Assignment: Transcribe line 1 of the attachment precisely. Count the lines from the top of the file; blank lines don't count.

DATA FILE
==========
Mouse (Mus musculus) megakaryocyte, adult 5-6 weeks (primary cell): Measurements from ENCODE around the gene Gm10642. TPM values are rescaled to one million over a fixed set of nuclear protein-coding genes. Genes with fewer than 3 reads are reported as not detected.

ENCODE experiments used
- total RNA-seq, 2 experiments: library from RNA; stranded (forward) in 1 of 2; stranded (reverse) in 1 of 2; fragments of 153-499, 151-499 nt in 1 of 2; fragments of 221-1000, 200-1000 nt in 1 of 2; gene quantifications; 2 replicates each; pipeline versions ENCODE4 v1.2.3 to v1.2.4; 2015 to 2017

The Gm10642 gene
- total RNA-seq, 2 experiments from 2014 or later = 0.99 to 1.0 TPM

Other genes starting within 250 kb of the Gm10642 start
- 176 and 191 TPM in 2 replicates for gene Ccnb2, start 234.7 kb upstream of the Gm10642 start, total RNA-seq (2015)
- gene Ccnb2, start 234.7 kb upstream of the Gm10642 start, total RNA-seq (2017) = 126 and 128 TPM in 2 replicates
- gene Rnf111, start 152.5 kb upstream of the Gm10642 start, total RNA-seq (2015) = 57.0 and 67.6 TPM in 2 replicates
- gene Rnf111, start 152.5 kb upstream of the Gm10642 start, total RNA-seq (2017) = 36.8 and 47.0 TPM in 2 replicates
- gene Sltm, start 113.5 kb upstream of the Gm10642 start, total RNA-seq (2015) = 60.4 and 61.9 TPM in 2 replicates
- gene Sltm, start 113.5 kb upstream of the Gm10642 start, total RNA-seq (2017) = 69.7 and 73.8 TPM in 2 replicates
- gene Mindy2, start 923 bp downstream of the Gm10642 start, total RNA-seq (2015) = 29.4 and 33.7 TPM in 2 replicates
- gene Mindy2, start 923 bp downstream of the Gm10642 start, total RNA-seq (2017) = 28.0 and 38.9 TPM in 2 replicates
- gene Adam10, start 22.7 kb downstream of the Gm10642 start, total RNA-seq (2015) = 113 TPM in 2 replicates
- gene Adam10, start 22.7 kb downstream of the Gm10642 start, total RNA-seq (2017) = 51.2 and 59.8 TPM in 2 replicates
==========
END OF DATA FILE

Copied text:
Mouse (Mus musculus) megakaryocyte, adult 5-6 weeks (primary cell): Measurements from ENCODE around the gene Gm10642. TPM values are rescaled to one million over a fixed set of nuclear protein-coding genes. Genes with fewer than 3 reads are reported as not detected.